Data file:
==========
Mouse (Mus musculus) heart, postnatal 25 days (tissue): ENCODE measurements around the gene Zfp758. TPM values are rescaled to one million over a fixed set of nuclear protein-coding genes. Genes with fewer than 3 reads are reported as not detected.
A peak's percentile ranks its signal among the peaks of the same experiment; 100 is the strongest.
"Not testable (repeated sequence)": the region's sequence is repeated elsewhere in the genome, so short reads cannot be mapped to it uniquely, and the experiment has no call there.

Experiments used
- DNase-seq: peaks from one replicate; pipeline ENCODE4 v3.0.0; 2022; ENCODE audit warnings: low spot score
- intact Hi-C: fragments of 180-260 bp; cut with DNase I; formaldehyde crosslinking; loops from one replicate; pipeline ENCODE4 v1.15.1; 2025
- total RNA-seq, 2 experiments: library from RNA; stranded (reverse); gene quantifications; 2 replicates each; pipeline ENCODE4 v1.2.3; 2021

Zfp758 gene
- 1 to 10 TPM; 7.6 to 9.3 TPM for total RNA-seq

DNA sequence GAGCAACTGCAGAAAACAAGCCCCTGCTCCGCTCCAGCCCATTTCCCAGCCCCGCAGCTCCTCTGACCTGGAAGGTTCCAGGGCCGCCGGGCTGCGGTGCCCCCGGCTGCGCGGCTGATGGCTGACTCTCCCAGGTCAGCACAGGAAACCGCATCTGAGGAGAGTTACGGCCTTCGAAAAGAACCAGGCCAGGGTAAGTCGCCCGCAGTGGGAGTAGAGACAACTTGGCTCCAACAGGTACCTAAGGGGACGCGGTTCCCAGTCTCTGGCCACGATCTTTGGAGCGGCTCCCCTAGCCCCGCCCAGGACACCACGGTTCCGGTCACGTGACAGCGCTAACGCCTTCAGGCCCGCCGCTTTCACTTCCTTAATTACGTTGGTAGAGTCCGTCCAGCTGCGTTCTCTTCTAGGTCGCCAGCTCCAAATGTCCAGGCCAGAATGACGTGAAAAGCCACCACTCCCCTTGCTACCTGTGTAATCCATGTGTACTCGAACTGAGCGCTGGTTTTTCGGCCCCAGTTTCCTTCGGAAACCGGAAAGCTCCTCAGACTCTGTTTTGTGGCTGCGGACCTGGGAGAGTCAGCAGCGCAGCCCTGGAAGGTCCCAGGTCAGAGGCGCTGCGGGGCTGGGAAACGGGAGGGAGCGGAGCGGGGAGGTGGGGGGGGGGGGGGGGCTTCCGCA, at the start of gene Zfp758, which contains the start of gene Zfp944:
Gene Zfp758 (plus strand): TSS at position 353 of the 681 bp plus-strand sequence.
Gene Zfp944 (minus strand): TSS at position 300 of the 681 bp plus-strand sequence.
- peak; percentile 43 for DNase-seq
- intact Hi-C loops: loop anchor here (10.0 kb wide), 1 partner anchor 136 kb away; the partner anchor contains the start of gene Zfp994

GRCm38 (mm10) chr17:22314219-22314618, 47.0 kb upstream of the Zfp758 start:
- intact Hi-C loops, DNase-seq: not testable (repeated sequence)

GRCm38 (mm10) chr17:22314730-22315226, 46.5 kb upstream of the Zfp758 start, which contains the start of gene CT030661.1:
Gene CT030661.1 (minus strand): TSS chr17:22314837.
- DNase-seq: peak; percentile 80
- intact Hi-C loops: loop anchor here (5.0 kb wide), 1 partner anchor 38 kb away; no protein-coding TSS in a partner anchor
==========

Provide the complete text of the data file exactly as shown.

Mouse (Mus musculus) heart, postnatal 25 days (tissue): ENCODE measurements around the gene Zfp758. TPM values are rescaled to one million over a fixed set of nuclear protein-coding genes. Genes with fewer than 3 reads are reported as not detected.
A peak's percentile ranks its signal among the peaks of the same experiment; 100 is the strongest.
"Not testable (repeated sequence)": the region's sequence is repeated elsewhere in the genome, so short reads cannot be mapped to it uniquely, and the experiment has no call there.

Experiments used
- DNase-seq: peaks from one replicate; pipeline ENCODE4 v3.0.0; 2022; ENCODE audit warnings: low spot score
- intact Hi-C: fragments of 180-260 bp; cut with DNase I; formaldehyde crosslinking; loops from one replicate; pipeline ENCODE4 v1.15.1; 2025
- total RNA-seq, 2 experiments: library from RNA; stranded (reverse); gene quantifications; 2 replicates each; pipeline ENCODE4 v1.2.3; 2021

Zfp758 gene
- 1 to 10 TPM; 7.6 to 9.3 TPM for total RNA-seq

DNA sequence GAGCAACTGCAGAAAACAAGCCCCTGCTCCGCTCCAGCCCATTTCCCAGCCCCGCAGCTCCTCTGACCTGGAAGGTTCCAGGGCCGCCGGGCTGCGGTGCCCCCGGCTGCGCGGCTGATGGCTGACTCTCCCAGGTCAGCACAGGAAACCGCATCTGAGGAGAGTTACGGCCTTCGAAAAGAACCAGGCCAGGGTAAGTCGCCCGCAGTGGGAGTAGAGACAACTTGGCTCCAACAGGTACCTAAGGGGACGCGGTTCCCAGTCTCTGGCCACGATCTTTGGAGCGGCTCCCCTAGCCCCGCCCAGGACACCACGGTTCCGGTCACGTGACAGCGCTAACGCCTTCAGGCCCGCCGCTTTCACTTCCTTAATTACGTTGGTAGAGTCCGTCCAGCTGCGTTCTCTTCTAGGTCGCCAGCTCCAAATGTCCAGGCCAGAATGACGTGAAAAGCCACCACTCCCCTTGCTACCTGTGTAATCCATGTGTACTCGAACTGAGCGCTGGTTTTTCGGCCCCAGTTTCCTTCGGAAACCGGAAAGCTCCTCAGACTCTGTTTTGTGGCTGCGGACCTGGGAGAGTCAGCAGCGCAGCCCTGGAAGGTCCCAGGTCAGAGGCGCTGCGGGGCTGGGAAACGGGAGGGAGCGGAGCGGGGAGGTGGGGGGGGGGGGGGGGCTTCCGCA, at the start of gene Zfp758, which contains the start of gene Zfp944:
Gene Zfp758 (plus strand): TSS at position 353 of the 681 bp plus-strand sequence.
Gene Zfp944 (minus strand): TSS at position 300 of the 681 bp plus-strand sequence.
- peak; percentile 43 for DNase-seq
- intact Hi-C loops: loop anchor here (10.0 kb wide), 1 partner anchor 136 kb away; the partner anchor contains the start of gene Zfp994

GRCm38 (mm10) chr17:22314219-22314618, 47.0 kb upstream of the Zfp758 start:
- intact Hi-C loops, DNase-seq: not testable (repeated sequence)

GRCm38 (mm10) chr17:22314730-22315226, 46.5 kb upstream of the Zfp758 start, which contains the start of gene CT030661.1:
Gene CT030661.1 (minus strand): TSS chr17:22314837.
- DNase-seq: peak; percentile 80
- intact Hi-C loops: loop anchor here (5.0 kb wide), 1 partner anchor 38 kb away; no protein-coding TSS in a partner anchor